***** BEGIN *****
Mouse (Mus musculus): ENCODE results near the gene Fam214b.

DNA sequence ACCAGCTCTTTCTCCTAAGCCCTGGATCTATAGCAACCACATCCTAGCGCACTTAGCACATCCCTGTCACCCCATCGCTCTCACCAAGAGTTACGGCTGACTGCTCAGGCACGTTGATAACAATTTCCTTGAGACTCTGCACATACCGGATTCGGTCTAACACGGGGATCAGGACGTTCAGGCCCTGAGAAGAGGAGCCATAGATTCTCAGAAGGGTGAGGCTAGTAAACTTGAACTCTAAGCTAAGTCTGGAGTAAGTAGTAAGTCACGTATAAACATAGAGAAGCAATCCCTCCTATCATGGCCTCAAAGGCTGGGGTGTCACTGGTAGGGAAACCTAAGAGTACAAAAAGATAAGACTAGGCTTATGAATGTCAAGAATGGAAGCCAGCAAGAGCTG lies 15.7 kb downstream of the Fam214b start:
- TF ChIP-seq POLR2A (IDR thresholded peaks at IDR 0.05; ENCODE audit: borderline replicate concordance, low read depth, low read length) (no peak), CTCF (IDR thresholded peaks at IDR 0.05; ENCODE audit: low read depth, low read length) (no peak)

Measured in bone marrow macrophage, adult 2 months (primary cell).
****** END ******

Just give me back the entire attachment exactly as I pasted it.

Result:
Mouse (Mus musculus): ENCODE results near the gene Fam214b.

DNA sequence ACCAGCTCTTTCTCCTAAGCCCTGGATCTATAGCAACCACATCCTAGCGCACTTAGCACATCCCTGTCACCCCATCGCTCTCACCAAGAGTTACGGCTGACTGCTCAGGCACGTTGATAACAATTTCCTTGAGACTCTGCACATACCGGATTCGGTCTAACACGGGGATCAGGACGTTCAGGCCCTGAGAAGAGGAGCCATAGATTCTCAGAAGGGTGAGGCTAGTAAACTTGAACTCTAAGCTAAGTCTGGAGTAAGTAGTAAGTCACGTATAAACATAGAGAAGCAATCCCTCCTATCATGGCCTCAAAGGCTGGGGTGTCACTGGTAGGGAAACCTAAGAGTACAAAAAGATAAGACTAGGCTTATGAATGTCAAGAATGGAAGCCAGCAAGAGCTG lies 15.7 kb downstream of the Fam214b start:
- TF ChIP-seq POLR2A (IDR thresholded peaks at IDR 0.05; ENCODE audit: borderline replicate concordance, low read depth, low read length) (no peak), CTCF (IDR thresholded peaks at IDR 0.05; ENCODE audit: low read depth, low read length) (no peak)

Measured in bone marrow macrophage, adult 2 months (primary cell).